In addition, María Noel Vaeza, UN Women Regional Director for the Americas and the Caribbean, and Javier Pineda, Associate Professor of the Universidad de los Andes, Colombia, spoke about the role of the care economy in the rural development of the Americas.
    The Rural Women Training Course, designed by IICA, was also presented during the event. The course will be implemented in January 2023, in response to a request made by female ministers and deputy ministers during the II Forum.
    This is a tool designed to give rural women practical instruments to strengthen their leadership and contribute to improving their skills as entrepreneurs in rural areas. It was presented by Priscilla Zúñiga, Manager of the Gender and Youth Equity Program, and IICA Technical Specialist Silvia Castellano.
    Patricia Vildósola, director of the Campo supplement of the Chilean newspaper El Mercurio, was the moderator in the activity.
    Recognizing the value of care
    The Colombian minister López Montaño stated that the crucial issue preventing rural women from having full access to their rights is the non-recognition of the care economy, which refers to the time dedicated to caring for the family and domestic chores.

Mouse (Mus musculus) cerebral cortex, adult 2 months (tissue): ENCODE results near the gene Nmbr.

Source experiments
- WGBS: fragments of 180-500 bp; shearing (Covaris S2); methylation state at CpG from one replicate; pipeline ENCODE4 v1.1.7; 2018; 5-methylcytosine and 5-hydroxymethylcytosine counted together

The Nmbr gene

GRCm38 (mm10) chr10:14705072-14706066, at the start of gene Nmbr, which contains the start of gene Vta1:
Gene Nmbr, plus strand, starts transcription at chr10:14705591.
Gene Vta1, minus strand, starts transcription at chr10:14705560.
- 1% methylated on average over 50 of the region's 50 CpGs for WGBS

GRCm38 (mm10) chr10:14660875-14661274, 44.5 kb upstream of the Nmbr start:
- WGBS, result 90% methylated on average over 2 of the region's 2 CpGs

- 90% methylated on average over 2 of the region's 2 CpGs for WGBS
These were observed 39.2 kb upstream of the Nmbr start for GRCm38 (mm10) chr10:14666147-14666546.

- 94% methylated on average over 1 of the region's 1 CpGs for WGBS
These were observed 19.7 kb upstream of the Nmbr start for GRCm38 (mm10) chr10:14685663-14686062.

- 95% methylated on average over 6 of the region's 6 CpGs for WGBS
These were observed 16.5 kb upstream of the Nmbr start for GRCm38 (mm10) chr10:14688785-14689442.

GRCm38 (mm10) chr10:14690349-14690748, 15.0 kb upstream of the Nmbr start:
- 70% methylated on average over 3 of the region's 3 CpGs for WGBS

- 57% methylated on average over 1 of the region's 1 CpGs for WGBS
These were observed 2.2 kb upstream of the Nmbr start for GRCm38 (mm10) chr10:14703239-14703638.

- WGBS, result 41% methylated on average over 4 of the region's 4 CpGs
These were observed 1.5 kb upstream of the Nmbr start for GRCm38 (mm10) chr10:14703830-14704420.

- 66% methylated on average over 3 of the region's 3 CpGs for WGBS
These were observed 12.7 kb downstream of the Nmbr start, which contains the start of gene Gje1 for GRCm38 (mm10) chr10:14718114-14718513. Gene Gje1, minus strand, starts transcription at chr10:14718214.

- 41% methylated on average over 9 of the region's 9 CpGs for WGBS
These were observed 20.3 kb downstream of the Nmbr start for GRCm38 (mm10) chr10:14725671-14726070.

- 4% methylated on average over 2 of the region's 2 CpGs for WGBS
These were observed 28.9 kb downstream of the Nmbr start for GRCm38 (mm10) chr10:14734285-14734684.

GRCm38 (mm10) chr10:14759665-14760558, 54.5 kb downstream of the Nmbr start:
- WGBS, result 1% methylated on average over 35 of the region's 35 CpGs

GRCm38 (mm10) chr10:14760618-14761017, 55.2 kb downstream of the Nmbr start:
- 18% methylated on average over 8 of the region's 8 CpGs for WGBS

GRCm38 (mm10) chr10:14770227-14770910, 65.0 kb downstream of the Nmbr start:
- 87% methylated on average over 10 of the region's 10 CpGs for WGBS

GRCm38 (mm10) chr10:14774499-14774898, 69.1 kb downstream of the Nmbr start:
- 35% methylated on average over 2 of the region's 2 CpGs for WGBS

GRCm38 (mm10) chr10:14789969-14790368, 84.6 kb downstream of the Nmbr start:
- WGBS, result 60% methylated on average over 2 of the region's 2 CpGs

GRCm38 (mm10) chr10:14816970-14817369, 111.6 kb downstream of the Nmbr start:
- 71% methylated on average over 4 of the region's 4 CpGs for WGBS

“The Covid-19 pandemic destroyed much of the progress that we women had made over the decades and showed where we have failed. It is clear that the real gap between men and women lies in the difference in the way they use their time. In the twenty-first century we still see women as the main caregivers,” she said.
    “The crux of the problem is the ongoing perception that care activities are women’s responsibility. In Latin America, in 2021, the economic contribution of unpaid work was between 16 and 27 percent of the GDP. Women dedicate almost 20 percent of their time to unpaid domestic work. If we recognize only the work that women do outside of the home, there is no future.”